Captain Francesco Schettino added a new dimension to the term ‘Rocking the Boat’ when he unwittingly removed some of Giglio’s real estate by turning the Costa Concordia into the world’s most luxurious dredger.
He also triggered a major crisis with arguably the most dramatic maritime event since the Titanic, just a few weeks short of the centenary of that fatal maiden voyage.
The Costa Concordia incident, like all other crises, requires a special brand of PR to minimise the inevitable damage to reputation – and share price, as Costa’s parent, Carnival, suffered in the immediate aftermath of the event.
Crisis PR is all about having a practised plan ready for immediate implementation when ‘the worst’ happens. A ship sinking, a factory destroyed by fire, a building collapsing or a cyberattack breaching data security are typical examples of crises that can hit any company, at any time. There are, of course, many other examples of greater and lesser disasters.
PR cannot right the wrongs, but judicious communication with officialdom, the media, investors, customers and staff may soften the blow by encouraging understanding – even sympathy. The most important element is to show that the company is reacting with care and control, with key players demonstrating professionalism in the crisis roles.
Whether you are an SME or a mega-corporation, ask yourself: are we prepared for the worst? Do we have the right tools to dig ourselves out of any mess that comes our way?
If you haven’t got an up-to-date crisis PR plan, get one as soon as possible. Practise it. Make sure that potential spokesmen know the ropes. Make sure all customer-facing staff know what they should and should not say. Don’t rock the boat!
If you are reading this because you have been prompted to do so by one of my Tweets, then the chances are that you don’t to read much further. Why? Because if you are following @davidgoddin, you are probably among the 61% of the people I’m following who are classed as good Tweeps.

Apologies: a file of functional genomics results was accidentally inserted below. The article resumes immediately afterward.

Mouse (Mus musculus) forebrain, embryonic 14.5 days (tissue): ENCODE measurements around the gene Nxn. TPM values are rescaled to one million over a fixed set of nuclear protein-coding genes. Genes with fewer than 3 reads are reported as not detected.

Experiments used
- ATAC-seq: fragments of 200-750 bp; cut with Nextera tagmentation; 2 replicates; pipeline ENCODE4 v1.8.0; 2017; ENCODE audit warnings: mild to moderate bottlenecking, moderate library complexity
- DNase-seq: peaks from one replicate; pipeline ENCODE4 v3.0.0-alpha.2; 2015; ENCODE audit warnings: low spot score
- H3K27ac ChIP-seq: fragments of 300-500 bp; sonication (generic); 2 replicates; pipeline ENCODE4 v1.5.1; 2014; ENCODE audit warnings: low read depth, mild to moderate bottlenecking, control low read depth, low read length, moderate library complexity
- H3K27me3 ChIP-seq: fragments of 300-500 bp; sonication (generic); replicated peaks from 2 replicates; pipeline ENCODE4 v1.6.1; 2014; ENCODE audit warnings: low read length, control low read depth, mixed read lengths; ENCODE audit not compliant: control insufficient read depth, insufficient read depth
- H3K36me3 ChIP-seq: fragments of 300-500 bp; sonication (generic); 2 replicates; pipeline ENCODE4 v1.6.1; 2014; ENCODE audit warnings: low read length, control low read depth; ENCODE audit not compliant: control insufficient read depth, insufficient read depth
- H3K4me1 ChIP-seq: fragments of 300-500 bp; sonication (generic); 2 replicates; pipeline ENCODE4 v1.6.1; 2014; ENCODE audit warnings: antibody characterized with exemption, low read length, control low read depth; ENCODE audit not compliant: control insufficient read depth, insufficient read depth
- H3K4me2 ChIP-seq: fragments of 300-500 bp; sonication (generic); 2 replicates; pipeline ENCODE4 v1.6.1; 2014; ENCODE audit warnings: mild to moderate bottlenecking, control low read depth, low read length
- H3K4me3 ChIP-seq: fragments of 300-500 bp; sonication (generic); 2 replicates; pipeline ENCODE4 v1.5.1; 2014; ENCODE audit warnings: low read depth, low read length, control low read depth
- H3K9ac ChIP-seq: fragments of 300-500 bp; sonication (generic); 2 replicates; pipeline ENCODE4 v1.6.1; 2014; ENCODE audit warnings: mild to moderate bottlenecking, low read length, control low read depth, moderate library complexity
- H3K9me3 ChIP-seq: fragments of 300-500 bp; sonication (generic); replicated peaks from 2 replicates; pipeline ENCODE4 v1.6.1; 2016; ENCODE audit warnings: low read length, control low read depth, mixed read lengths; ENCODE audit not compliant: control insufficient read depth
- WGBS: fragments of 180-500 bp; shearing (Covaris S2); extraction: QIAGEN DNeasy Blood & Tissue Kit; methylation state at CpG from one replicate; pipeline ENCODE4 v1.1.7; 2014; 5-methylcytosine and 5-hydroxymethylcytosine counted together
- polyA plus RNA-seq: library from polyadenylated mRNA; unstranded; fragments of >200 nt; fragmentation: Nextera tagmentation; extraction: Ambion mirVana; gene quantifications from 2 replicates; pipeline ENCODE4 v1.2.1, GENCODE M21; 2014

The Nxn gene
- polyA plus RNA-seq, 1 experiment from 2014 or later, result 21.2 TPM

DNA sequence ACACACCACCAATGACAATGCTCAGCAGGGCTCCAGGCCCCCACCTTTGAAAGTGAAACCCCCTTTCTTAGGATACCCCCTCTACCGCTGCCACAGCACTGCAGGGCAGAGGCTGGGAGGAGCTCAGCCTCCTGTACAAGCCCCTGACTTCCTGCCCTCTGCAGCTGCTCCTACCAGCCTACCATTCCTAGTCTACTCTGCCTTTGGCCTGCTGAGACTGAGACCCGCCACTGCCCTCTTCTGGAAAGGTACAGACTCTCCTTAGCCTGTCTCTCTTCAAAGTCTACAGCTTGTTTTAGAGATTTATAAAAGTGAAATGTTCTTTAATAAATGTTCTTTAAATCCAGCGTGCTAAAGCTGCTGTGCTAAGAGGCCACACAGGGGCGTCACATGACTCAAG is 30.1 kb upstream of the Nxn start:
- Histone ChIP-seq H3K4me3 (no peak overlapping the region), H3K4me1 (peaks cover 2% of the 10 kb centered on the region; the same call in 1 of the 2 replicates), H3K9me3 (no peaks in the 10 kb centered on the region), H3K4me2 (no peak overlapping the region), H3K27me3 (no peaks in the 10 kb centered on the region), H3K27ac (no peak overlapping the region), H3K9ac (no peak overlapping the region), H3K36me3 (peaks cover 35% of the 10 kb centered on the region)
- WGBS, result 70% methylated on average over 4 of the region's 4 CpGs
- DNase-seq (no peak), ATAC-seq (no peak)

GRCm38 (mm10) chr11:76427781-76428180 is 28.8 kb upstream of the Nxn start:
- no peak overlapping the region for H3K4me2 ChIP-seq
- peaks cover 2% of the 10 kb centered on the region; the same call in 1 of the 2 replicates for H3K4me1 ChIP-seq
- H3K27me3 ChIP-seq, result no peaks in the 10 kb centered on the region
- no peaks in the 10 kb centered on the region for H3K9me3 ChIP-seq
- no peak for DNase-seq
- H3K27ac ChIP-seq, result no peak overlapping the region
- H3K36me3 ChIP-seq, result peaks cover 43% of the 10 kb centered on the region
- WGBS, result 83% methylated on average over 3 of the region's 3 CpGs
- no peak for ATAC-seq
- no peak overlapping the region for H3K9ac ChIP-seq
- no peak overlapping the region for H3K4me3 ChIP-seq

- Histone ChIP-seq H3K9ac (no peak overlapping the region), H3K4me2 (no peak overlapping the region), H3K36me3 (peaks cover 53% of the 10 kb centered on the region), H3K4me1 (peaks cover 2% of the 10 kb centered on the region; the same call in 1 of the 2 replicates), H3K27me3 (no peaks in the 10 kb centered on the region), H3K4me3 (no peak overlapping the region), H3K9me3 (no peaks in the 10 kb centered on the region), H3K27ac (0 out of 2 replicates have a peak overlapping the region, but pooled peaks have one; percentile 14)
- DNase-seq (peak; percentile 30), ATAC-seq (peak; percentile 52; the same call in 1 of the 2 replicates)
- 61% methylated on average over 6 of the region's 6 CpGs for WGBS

I’ve just come across @TwitCleaner (http://twitcleaner.com), which has given me the best insight yet into my followings, clearly identifying those people who, for various reasons, are statistically not worth following. In today’s report, I’m following 273 people who are of questionable value.
If you are among the other 61%, you probably Tweet a good balance of original matter, retweets and @mentions – and you interact well with others, following most of those who follow you. You don’t only Tweet about yourself, and you don’t send out an endless stream of links or repeated Tweets. In short, you are converted.
If, however, you are one of the 273, you need urgently to review your approach to Twitter, because you are missing huge opportunities to promote yourself and your business and to communicate with your ‘publics’. Sadly, many of the 273 will not benefit from this advice because they haven’t bothered to follow me back and consequently won’t see the prompt.
TwitCleaner gives me the option to unfollow any or all the Tweeps it has flagged. Mostly, I follow Tweeps I want to interact with, so I will give the 273 a bit of time to mend their ways before I start unfollowing them. I will also be looking closely at my own performance on Twitter, to ensure I’m giving value to my followers and getting maximum benefit from this valuable medium myself.
David Goddin was born in the UK and educated in South Africa. He began his career on daily newspapers and trade journals, before moving into public relations consulting. He produced award-winning writing and became an Accredited PR Practitioner, the highest qualification of the Public Relations Institute of South Africa. Since his return to the UK 17 years ago he has also contributed to a number of highly successful PR and marketing communications campaigns for major national and multinational clients. He is currently also President of the Haslemere & District Chamber of Trade & Commerce.